It’s not like Watson has a bad supporting cast in Cleveland. Nick Chubb is the league’s third-ranked rusher with 1,344 yards and 12 TDs. Amari Cooper is a 1,000-yard receiver and tight end David Njoku is a former first-rounder with plenty of talent. The offensive line is solid enough. Yet, the Browns have averaged 295 total yards per game under Watson, which would rank 29th over a full season. There are issues with the overall receiving corps and the run defense has been lousy (No. 25), so help is needed in the front seven.

Watson has a head coach in Stefanski who was NFL Coach of the Year in 2020 when the Browns were an 11-5 playoff team and beat the Steelers in the wild-card round with QB Baker Mayfield at the helm.

During a disappointing 8-9 season in 2021, the Browns grew disenchanted with Mayfield, the first overall pick in 2018 (which could’ve been Josh Allen or Lamar Jackson, sorry to bring that up, Browns fans). That down season led Berry and the Haslams to break the bank for Watson while alienating Mayfield in the process.

The upcoming 2023 offseason and regular season are of utmost importance for Berry, the Haslams, Stefanski and the entire Browns organization. And of course for Watson too in terms of playing like an elite quarterback again. He’s only 27 years old, so he should have another 10-plus years to play at a high level if he can step up his play with the help of his coaches and teammates.

The gnawing question for Browns fans — and perhaps for some members of the Browns organization — is whether they are looking at another Russell Wilson case where an elite quarterback doesn’t return to his previous level of play with a new team. Although, Wilson should have at least one more season under a new head coach in Denver to elevate his game).

I think Watson can succeed in Stefanski’s system, which emphasizes a strong running game with play-action passing and bootlegs for the QB. Kirk Cousins is a good QB but not as talented or mobile as Watson, and Cousins had a great year in 2019 when Stefanski was the Vikings' offensive coordinator.

He had a career-high 107.4 rating with 26 TD passes, six interceptions and 3,603 passing yards while going 10-5 as the starter and leading the Vikings to an overtime playoff win in New Orleans. This was before Justin Jefferson arrived in 2020, and Cousins had a similar supporting cast to Watson's with a pro-bowl receiver in Adam Thielen, an excellent back in Dalvin Cook, a solid tight end (Kyle Rudolph) and a decent offensive line.

Perhaps Stefanski’s offense is not a great fit for Watson compared to Houston's. Back in my Vikings front office years, our GM Mike Lynn made the infamous Herschel Walker trade with the Cowboys (and I had nothing to do with making that deal for multiple high draft picks and players).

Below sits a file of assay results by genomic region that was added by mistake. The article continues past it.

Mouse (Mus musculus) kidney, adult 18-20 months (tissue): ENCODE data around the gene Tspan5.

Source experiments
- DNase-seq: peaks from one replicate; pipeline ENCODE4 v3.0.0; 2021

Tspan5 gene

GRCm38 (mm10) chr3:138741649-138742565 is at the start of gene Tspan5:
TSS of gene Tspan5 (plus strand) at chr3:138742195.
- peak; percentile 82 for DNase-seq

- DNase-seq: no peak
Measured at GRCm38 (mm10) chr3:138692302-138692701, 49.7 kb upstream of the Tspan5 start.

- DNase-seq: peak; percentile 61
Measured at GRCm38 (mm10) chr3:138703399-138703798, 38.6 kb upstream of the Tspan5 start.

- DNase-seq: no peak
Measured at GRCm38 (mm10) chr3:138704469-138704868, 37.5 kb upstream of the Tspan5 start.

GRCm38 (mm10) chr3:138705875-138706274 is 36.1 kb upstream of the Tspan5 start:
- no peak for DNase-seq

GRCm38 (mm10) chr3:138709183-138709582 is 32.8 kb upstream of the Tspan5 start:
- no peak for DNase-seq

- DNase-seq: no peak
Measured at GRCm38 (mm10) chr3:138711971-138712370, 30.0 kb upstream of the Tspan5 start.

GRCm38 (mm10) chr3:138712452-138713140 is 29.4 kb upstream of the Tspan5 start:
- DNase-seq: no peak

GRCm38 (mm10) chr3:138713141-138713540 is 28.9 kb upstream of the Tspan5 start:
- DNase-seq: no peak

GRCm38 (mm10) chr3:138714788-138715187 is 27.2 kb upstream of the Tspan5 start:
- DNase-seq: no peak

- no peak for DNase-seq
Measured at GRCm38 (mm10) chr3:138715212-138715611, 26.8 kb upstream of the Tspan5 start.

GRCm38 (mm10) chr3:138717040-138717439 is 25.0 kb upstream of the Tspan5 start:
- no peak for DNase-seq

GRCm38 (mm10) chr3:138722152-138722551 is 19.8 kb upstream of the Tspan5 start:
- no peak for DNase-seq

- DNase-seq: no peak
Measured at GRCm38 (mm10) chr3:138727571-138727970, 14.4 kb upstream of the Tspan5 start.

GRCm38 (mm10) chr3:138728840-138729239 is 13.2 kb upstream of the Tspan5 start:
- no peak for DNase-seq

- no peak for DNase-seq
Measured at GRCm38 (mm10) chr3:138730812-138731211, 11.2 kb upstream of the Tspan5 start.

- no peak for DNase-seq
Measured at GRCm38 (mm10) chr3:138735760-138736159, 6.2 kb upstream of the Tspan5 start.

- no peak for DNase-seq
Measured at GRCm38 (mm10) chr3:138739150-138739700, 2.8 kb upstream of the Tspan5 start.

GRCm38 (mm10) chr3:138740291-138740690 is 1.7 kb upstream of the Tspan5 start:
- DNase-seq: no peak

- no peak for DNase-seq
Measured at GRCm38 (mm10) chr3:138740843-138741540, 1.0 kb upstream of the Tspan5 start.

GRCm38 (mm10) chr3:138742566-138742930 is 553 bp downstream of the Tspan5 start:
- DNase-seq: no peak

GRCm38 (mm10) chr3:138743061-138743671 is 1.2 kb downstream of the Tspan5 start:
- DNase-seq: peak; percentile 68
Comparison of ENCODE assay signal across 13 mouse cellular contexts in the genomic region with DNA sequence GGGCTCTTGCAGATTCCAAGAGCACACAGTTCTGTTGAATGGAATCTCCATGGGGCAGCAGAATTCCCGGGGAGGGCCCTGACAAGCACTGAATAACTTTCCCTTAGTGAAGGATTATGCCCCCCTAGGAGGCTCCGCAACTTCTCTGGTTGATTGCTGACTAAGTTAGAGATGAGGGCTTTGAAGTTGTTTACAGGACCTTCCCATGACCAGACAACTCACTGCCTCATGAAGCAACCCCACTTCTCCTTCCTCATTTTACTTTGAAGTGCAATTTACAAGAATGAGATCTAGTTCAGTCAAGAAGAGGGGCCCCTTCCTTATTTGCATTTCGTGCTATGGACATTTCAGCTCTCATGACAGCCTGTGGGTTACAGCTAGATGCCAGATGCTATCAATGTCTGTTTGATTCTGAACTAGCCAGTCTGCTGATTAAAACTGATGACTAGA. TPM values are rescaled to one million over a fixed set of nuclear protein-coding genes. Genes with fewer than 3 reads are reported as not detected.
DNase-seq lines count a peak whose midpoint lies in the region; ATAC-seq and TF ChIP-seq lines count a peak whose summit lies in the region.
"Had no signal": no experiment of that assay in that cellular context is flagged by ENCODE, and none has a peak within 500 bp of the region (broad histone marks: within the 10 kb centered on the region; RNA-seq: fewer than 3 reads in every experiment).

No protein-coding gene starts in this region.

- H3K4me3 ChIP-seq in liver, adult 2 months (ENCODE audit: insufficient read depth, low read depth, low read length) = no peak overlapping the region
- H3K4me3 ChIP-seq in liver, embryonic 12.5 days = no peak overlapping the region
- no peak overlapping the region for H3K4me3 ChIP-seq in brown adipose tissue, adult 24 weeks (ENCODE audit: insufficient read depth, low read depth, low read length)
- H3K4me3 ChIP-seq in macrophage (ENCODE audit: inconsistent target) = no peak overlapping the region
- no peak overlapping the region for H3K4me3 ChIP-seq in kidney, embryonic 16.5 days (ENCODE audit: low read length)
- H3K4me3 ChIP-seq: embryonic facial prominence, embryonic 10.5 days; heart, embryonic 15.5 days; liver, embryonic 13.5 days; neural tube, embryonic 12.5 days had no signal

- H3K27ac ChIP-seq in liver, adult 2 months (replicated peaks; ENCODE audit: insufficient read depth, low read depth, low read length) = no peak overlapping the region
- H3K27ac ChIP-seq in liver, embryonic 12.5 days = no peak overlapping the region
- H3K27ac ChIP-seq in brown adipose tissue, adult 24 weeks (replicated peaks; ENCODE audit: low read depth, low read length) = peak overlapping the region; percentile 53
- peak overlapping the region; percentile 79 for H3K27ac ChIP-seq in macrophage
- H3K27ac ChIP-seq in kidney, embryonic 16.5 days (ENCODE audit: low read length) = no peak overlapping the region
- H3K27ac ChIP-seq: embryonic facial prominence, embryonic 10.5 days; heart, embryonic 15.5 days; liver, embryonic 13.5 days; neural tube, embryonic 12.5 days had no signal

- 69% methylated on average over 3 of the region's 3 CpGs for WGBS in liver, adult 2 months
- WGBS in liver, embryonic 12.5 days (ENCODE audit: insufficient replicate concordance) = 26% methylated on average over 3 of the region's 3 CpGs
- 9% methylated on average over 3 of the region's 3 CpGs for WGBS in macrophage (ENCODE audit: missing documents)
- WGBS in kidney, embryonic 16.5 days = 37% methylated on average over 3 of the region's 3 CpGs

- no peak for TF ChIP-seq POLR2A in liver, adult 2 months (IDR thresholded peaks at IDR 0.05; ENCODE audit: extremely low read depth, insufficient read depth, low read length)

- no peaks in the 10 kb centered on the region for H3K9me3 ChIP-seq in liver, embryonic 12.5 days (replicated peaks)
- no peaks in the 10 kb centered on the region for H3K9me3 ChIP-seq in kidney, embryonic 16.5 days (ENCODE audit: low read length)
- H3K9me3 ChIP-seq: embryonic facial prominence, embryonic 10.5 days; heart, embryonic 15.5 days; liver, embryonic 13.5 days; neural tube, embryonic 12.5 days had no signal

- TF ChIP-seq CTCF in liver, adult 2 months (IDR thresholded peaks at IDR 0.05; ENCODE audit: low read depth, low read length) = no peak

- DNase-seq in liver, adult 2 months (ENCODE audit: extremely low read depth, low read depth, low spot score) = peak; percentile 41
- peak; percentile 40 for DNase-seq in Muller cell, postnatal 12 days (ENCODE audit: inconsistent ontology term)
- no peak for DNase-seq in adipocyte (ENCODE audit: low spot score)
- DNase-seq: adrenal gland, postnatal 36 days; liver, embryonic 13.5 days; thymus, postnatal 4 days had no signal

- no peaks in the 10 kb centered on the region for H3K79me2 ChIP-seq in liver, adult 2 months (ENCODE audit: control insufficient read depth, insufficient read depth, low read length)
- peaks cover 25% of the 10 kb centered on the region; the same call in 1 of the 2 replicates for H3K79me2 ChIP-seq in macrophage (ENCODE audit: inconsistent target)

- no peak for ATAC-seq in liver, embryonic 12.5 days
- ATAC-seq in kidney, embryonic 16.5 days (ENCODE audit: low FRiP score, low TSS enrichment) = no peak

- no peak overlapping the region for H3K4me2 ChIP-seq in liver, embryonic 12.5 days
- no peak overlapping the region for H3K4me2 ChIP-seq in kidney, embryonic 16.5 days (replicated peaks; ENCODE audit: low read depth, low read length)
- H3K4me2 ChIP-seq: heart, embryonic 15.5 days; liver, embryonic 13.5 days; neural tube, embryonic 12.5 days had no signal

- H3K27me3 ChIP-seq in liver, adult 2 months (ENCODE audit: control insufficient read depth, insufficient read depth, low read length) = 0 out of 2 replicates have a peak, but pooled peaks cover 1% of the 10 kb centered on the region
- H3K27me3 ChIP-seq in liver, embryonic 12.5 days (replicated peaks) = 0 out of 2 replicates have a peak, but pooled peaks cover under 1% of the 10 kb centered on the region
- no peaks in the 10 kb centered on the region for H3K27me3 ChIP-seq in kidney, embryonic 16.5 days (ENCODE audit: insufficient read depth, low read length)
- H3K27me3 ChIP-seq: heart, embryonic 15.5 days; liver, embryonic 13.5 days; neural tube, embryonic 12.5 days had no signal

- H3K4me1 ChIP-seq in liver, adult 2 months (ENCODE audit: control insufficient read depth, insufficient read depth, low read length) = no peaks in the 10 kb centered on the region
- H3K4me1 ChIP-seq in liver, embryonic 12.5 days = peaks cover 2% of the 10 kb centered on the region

It was the old one-player-away theory where Lynn thought Walker would take our playoff-caliber team to the Super Bowl. But Walker was not a good fit for coach Jerry Burns’ offense, and he was gone within a couple of years.

We don’t know how much input Stefanski had with Berry and the Haslams in trading for Watson. But it’s now his responsibility along with his assistant coaches to make it work in 2023. There will be a full offseason, training camp and preseason games along with 17 regular season games to get Watson in better sync with the offense and his supporting cast.

What Can Cleveland Do?

First off, Stefanski must convince Watson to stay in Cleveland throughout the offseason and put in the time and effort to prepare himself for a much better performance in 2023. Or will Watson figure he’s got the guaranteed money and spend too much time in Atlanta or Miami, two of the destinations he wanted to go before waiving his no-trade clause when the Browns gave him the huge contract?

Along with this pressure on Stefanski, there is perhaps even more on Berry who executed the trade. He must improve the Browns’ receiving corps, tweak the offensive line and add more quality defenders via free agency and with the draft picks he still has at his disposal. He certainly doesn’t need to sink another $10 million into often-injured Jadeveon Clowney for the two sacks he produced this season (with five missed games).

We made it back to the playoffs in Minnesota the year after Walker was released due to some good draft picks in the mid to late rounds along with helpful free-agent signings and trades. So, it’s possible to improve without a couple of years of high draft picks. However, it’s definitely more difficult, and we endured two non-playoff seasons with Walker, which cost Burns his coaching job. Lynn left amid public pressure after the Walker trade to run the NFL’s league in Europe.

The Browns also have a salary cap problem with Watson’s contract that carries a $46 million base salary next year and a $55 million cap number in 2023. Since they’re projected to be tight against the cap, they’ll likely be forced to restructure the contract with a low base salary and another large signing bonus to produce a smaller cap number for 2023 but more potential dead money in the future. That is a slippery slope to be sure.

If Watson doesn’t return to Pro Bowl form and lead the Browns back to the playoffs in 2023, there will be changes at the top in Cleveland. The Haslams signed off on the Watson trade and contract, but the owners aren’t going to fire themselves. Jimmy Haslam has a reputation for quick firings of GMs and coaches. He has had seven head coaches and six GMs during his 10 years of Browns ownership.

Jeff Diamond is a former Minnesota Vikings general manager, former Tennessee Titans team president, and was selected NFL Executive of the Year after the Vikings’ 15-1 season in 1998. You can follow him on Twitter at @jeffdiamondnfl.